Terry Castle addressed the Willamette community about the intellectual and social value of students seeking "freedom" in their college years.
Willamette community learns from leading literary critic and writer
A storm of talent, honesty, acute wisdom, humor and groundbreaking leadership swept through Willamette University this week in the form of one of the leading women of the contemporary academic world: Stanford University Professor Terry Castle.
Castle — once described by the late Susan Sontag as “the most expressive, most enlightening literary critic at large today” — paid a visit to Willamette to share her expertise and insight on several levels. She delivered a lecture, lunched with undergraduates in the Women's and Gender Studies department, and visited two classes, Contemporary Art and Creative Nonfiction, for question and answer sessions.
Castle specializes in the history of the novel, especially the works of Defoe, Richardson and Fielding, and in the study of 18th-century popular culture. She is also a pioneer in the field of “outsider art,” and lesbian and gay writing.
Her visit was sponsored by Phi Beta Kappa honor society, perhaps the most prestigious academic honor society in the nation. Willamette’s chapter is one of four in Oregon, and one of 280 nationally — about 10% of the country’s colleges.
“Castle represents the ideals of the liberal arts,” says Dave Rigsby, assistant dean of Campus Life and president of the Willamette chapter. “She discusses important topics, and is a leader in two major fields of study that appeal to Willamette students. She was the perfect scholar to visit Willamette.”
Castle’s lecture, entitled “The Necessary Orphan,” discussed the phenomenon of “helicopter” and “snow-plow” parents in the lives of college students. Castle said she was inspired by a publication in Harvard University’s alumni magazine that highlighted the fast-paced, action-packed lives of undergraduates.
According to Castle, these hectic schedules are often catalyzed by the push from parents for a scheduled, “well-rounded,” lifestyle in order to ensure the success of their child. She said that such a way of life can sometimes rob students of the opportunity to “stumble on things they love and that put a fire in their belly,” and that having an orphan-like separation is necessary for cultivating a worthy character.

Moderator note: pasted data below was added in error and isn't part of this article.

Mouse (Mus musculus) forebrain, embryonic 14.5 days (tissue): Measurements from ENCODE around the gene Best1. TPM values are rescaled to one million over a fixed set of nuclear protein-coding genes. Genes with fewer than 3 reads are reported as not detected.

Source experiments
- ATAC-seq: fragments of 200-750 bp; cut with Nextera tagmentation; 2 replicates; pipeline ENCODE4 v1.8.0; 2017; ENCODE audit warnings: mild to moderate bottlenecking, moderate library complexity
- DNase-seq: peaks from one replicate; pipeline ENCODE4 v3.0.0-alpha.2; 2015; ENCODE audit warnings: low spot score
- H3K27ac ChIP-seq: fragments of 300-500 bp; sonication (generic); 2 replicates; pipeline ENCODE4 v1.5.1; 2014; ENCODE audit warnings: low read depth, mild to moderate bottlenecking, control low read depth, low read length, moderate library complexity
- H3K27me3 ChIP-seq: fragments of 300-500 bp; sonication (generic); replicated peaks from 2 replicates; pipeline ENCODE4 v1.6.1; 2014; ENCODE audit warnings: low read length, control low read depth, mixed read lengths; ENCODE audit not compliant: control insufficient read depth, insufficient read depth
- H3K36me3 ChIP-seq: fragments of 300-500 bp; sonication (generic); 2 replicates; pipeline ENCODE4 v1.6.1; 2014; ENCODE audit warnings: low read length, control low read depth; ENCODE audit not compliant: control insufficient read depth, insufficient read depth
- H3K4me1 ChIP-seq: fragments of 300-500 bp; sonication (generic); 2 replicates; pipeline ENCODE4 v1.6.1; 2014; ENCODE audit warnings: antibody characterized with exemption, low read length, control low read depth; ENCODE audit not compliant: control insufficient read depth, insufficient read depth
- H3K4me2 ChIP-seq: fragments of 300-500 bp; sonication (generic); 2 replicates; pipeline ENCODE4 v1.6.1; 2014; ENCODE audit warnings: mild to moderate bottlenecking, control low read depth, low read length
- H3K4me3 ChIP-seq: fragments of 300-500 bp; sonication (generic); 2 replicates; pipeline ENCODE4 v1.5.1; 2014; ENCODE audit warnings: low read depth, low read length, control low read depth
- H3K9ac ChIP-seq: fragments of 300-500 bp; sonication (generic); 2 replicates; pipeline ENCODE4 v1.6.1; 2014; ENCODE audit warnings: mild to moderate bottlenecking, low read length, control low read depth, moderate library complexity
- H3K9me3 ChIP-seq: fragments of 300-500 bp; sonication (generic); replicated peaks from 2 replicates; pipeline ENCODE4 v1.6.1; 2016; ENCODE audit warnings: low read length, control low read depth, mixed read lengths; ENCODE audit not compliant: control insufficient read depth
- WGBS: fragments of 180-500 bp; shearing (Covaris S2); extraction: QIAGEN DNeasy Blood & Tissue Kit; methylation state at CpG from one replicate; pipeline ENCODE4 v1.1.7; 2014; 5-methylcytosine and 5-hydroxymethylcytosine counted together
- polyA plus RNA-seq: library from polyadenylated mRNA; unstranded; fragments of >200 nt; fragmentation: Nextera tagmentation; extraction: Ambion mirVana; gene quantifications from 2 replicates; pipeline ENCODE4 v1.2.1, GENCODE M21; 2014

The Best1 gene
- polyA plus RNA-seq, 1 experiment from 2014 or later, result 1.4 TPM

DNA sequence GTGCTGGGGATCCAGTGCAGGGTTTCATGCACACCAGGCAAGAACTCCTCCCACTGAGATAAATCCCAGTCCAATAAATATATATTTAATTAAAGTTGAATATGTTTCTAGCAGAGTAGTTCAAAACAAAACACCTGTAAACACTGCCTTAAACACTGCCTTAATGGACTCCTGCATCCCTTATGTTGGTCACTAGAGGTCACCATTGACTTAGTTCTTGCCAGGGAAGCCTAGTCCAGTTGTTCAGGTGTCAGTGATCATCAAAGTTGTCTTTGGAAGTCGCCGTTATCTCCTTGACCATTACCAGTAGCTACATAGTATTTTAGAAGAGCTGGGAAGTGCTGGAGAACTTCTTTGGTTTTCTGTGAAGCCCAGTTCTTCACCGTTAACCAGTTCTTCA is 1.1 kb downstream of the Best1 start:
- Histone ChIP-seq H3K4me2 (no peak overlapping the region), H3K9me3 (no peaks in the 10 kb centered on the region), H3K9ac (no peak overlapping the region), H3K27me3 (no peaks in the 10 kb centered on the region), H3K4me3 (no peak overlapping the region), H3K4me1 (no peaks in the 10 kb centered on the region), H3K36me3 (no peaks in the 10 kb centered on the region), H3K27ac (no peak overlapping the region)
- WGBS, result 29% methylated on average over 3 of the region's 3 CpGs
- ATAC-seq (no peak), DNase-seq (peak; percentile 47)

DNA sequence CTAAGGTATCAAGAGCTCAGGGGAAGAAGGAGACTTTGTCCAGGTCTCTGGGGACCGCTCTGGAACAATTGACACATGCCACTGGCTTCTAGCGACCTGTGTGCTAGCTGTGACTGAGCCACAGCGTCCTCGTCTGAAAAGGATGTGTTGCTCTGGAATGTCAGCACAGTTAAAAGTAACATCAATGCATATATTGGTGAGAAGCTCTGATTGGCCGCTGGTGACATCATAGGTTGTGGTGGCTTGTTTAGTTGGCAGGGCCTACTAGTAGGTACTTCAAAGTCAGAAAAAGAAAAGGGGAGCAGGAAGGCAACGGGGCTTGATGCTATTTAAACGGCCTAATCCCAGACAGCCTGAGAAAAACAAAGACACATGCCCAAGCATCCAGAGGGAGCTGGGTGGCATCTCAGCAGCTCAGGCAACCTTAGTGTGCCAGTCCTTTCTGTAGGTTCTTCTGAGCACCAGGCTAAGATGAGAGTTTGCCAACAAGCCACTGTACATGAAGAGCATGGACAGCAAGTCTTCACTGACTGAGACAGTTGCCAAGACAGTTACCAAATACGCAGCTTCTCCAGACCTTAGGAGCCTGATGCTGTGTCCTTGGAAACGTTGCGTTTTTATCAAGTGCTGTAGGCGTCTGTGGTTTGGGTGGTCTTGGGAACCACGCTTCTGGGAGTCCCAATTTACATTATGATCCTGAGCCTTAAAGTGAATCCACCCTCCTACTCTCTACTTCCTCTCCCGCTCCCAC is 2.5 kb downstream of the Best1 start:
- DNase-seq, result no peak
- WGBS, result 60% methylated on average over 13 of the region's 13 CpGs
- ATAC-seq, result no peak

“We must engage in a symbolic self-orphaning,” she says. “Intractable loneliness or estrangement may be all it takes to free ourselves from this parent matrix.”
Castle also visited Professor Scott Nadelson’s Creative Nonfiction class to engage in discussion with his students about her essay, “My Heroin Christmas,” a reflection on her infatuation with jazz alto-saxophonist Art Pepper, his music and his autobiography, “Straight Life.”
“What excited me about having Terry Castle visit my class — and, more broadly, to have her visiting the university — is that she bridges the worlds of so-called ‘academic’ and ‘creative’ writing so generously,” Nadelson says. “She is a serious scholar whose work is funny, moving, accessible to a broad audience without sacrificing rigor, and connected to people’s everyday concerns.”
Along with addressing those “everyday concerns” of Nadelson’s students, Castle participated in a question and answer session. The students picked Castle’s brain regarding writing nonfiction, reading other works subjectively and the nature of her personal essays.
The questions related on many levels to the class itself and the work therein, but also to a broader understanding of the liberal arts and the challenges of scholarly endeavors. Castle finished the class to clamorous applause and opened minds — leaving the students with a wide array of wisdom on which to ruminate.